Young Employed and Their Siblings in Europe: Social Origin and Employment Attachment
Previous literature has already shown about the stratification of opportunities in the transition to adulthood (timing to residential independence, transition to a matching employment, first partnership and first birth) along with the social class of the families of origin. This paper aims to understand more about the relationship between family strategies and poor labour market outcomes during periods of economic crisis. It contributes by comparing youth occupational status in several European countries, by focusing on social class of origin and on the number of siblings (above age 16 and out of education). It is not part of the siblings studies used to explore family-of-origin effects on socioeconomic outcomes (Conley 2008), but exploits the variance in young adults’ employment by household’s social origin and family size for providing further insights about the cumulative advantage/disadvantage hypotheses stemming from the analysis of intergenerational reproduction of inequalities.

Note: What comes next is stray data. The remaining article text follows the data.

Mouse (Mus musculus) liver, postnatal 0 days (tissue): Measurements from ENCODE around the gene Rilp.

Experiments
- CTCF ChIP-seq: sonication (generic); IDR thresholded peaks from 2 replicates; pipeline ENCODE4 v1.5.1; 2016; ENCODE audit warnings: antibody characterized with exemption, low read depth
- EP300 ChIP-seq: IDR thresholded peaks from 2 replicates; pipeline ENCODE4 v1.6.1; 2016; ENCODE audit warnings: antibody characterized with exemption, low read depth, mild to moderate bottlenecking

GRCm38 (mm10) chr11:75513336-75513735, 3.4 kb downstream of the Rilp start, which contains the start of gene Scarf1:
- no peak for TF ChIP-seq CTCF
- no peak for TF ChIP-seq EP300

Regardless of co-residence in the parental household or having already achieved residential independence, currently employed siblings might become a valuable asset in the process of search for employment by enlarging the social network of young non employed, providing guidance and a more heterogeneous set of weak-ties.
We expect to find that young people coming from wealthier families benefit from easier access to education, more chances to develop soft skills and inherit social networks or business, and thus being employed. Conversely, families with fewer resources have less to invest on each of their sons and daughters to help them finding and holding a job.
However, depending on the number and age of children, particularly when they reside in close proximity, larger families with more siblings in work can counterbalance the relative scarcity of resources directly transmitted by parents, by providing alternative support to young people’s entry and permanence into employment. If youngsters might have fewer resources transmitted directly from parents, may have more passed indirectly from (employed) siblings.
We test this hypothesis with SHARE data, controlling for proximity from parents, with a focus on the occupational status of siblings. We aim at testing if there is an effect between social class of origin and number of (employed) siblings.